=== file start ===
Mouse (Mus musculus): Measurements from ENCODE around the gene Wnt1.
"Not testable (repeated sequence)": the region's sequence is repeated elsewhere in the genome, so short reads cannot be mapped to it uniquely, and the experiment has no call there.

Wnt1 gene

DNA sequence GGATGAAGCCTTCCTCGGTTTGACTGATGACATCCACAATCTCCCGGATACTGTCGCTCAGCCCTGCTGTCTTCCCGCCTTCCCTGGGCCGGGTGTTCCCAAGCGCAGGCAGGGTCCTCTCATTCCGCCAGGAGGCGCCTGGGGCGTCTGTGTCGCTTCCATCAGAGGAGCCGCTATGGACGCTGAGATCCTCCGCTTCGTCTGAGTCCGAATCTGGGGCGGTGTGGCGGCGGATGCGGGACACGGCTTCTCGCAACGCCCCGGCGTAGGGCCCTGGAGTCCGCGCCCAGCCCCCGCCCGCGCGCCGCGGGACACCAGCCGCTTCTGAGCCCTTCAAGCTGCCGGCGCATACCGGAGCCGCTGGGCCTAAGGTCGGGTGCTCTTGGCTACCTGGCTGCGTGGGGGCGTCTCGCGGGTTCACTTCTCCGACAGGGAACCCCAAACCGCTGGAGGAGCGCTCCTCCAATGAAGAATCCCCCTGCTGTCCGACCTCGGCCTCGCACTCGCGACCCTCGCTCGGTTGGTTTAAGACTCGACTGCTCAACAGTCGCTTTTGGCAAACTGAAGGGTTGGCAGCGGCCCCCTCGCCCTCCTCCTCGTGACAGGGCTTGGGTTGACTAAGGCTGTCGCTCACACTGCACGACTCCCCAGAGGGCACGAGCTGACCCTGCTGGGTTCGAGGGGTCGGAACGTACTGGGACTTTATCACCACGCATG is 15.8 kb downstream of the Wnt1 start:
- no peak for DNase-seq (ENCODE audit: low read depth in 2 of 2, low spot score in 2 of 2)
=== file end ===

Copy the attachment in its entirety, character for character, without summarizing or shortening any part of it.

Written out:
Mouse (Mus musculus): Measurements from ENCODE around the gene Wnt1.
"Not testable (repeated sequence)": the region's sequence is repeated elsewhere in the genome, so short reads cannot be mapped to it uniquely, and the experiment has no call there.

Wnt1 gene

DNA sequence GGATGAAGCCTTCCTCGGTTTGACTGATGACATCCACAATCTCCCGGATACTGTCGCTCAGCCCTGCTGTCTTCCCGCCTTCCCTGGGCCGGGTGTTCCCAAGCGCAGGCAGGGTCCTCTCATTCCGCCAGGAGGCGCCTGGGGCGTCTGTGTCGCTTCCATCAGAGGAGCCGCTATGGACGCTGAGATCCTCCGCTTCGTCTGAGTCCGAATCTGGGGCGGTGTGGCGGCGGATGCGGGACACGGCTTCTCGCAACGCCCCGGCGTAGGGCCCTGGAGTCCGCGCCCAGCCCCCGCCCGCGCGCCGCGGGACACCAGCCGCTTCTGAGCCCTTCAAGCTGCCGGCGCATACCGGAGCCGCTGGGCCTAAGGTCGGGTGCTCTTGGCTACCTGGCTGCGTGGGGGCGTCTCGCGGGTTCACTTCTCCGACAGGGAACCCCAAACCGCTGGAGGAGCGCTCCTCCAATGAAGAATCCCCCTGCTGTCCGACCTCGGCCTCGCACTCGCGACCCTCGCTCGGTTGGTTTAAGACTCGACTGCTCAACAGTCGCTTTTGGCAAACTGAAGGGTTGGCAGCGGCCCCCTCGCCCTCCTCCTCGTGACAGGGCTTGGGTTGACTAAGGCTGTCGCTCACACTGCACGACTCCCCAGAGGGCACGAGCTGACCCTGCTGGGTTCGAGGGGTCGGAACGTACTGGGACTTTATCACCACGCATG is 15.8 kb downstream of the Wnt1 start:
- no peak for DNase-seq (ENCODE audit: low read depth in 2 of 2, low spot score in 2 of 2)